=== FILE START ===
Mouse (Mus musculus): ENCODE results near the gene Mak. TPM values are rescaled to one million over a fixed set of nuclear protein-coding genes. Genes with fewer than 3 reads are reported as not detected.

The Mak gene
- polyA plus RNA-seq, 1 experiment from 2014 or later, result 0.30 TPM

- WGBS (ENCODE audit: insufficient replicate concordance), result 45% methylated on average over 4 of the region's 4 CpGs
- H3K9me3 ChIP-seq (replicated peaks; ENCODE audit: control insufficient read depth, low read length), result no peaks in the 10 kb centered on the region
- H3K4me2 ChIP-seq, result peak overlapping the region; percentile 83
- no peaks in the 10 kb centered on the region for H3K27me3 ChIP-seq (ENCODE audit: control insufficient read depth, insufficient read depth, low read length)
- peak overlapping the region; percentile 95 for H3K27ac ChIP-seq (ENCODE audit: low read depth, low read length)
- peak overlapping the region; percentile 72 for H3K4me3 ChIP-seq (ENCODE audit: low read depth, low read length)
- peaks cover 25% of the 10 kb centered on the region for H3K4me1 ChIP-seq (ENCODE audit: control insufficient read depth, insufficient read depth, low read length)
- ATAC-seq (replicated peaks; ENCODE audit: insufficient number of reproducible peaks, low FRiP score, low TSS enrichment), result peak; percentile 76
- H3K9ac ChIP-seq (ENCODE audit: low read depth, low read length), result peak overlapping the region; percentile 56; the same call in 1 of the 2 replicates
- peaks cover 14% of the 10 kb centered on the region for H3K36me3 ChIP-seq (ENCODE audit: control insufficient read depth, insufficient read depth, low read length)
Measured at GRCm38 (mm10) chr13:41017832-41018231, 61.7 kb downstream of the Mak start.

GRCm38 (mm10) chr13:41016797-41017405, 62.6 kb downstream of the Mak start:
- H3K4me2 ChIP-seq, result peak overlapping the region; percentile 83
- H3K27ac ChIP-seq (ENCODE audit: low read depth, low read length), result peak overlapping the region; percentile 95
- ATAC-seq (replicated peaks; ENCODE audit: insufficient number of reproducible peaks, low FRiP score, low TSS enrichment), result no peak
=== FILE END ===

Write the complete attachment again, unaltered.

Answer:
Mouse (Mus musculus): ENCODE results near the gene Mak. TPM values are rescaled to one million over a fixed set of nuclear protein-coding genes. Genes with fewer than 3 reads are reported as not detected.

The Mak gene
- polyA plus RNA-seq, 1 experiment from 2014 or later, result 0.30 TPM

- WGBS (ENCODE audit: insufficient replicate concordance), result 45% methylated on average over 4 of the region's 4 CpGs
- H3K9me3 ChIP-seq (replicated peaks; ENCODE audit: control insufficient read depth, low read length), result no peaks in the 10 kb centered on the region
- H3K4me2 ChIP-seq, result peak overlapping the region; percentile 83
- no peaks in the 10 kb centered on the region for H3K27me3 ChIP-seq (ENCODE audit: control insufficient read depth, insufficient read depth, low read length)
- peak overlapping the region; percentile 95 for H3K27ac ChIP-seq (ENCODE audit: low read depth, low read length)
- peak overlapping the region; percentile 72 for H3K4me3 ChIP-seq (ENCODE audit: low read depth, low read length)
- peaks cover 25% of the 10 kb centered on the region for H3K4me1 ChIP-seq (ENCODE audit: control insufficient read depth, insufficient read depth, low read length)
- ATAC-seq (replicated peaks; ENCODE audit: insufficient number of reproducible peaks, low FRiP score, low TSS enrichment), result peak; percentile 76
- H3K9ac ChIP-seq (ENCODE audit: low read depth, low read length), result peak overlapping the region; percentile 56; the same call in 1 of the 2 replicates
- peaks cover 14% of the 10 kb centered on the region for H3K36me3 ChIP-seq (ENCODE audit: control insufficient read depth, insufficient read depth, low read length)
Measured at GRCm38 (mm10) chr13:41017832-41018231, 61.7 kb downstream of the Mak start.

GRCm38 (mm10) chr13:41016797-41017405, 62.6 kb downstream of the Mak start:
- H3K4me2 ChIP-seq, result peak overlapping the region; percentile 83
- H3K27ac ChIP-seq (ENCODE audit: low read depth, low read length), result peak overlapping the region; percentile 95
- ATAC-seq (replicated peaks; ENCODE audit: insufficient number of reproducible peaks, low FRiP score, low TSS enrichment), result no peak